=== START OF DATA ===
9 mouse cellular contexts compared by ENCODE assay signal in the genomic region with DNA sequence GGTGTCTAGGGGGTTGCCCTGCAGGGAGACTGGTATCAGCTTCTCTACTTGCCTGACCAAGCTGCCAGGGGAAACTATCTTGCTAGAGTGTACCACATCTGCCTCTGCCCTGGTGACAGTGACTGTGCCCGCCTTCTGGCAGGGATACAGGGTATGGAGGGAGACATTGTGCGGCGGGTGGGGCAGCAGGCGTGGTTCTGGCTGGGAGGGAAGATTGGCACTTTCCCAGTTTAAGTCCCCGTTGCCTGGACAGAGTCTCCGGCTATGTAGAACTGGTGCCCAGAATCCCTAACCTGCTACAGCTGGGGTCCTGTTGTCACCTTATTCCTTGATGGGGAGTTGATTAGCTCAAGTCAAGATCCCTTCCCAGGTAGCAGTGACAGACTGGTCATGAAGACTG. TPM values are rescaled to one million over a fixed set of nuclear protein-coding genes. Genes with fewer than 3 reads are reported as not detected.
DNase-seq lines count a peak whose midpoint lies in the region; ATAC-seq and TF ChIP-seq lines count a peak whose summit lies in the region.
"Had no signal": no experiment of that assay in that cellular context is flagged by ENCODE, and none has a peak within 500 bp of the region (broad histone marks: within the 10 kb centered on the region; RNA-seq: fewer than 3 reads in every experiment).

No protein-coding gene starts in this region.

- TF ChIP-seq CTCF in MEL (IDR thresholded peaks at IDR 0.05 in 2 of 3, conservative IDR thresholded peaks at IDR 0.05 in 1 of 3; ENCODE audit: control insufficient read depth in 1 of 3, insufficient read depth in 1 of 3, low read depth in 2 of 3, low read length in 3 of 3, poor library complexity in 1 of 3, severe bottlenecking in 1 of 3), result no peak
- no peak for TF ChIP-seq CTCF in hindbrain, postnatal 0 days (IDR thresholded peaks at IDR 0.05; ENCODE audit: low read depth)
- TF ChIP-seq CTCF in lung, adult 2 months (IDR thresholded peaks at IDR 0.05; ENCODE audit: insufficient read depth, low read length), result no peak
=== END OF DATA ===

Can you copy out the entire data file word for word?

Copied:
9 mouse cellular contexts compared by ENCODE assay signal in the genomic region with DNA sequence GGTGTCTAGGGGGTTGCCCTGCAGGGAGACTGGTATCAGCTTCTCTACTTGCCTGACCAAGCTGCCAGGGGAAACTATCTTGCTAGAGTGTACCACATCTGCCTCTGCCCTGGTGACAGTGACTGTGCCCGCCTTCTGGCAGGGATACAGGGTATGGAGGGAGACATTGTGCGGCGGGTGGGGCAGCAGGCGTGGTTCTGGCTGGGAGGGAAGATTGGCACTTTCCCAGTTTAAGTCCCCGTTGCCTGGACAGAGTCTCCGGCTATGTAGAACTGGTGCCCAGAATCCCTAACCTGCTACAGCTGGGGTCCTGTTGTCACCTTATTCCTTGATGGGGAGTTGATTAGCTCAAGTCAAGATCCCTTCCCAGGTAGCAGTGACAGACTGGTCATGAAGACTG. TPM values are rescaled to one million over a fixed set of nuclear protein-coding genes. Genes with fewer than 3 reads are reported as not detected.
DNase-seq lines count a peak whose midpoint lies in the region; ATAC-seq and TF ChIP-seq lines count a peak whose summit lies in the region.
"Had no signal": no experiment of that assay in that cellular context is flagged by ENCODE, and none has a peak within 500 bp of the region (broad histone marks: within the 10 kb centered on the region; RNA-seq: fewer than 3 reads in every experiment).

No protein-coding gene starts in this region.

- TF ChIP-seq CTCF in MEL (IDR thresholded peaks at IDR 0.05 in 2 of 3, conservative IDR thresholded peaks at IDR 0.05 in 1 of 3; ENCODE audit: control insufficient read depth in 1 of 3, insufficient read depth in 1 of 3, low read depth in 2 of 3, low read length in 3 of 3, poor library complexity in 1 of 3, severe bottlenecking in 1 of 3), result no peak
- no peak for TF ChIP-seq CTCF in hindbrain, postnatal 0 days (IDR thresholded peaks at IDR 0.05; ENCODE audit: low read depth)
- TF ChIP-seq CTCF in lung, adult 2 months (IDR thresholded peaks at IDR 0.05; ENCODE audit: insufficient read depth, low read length), result no peak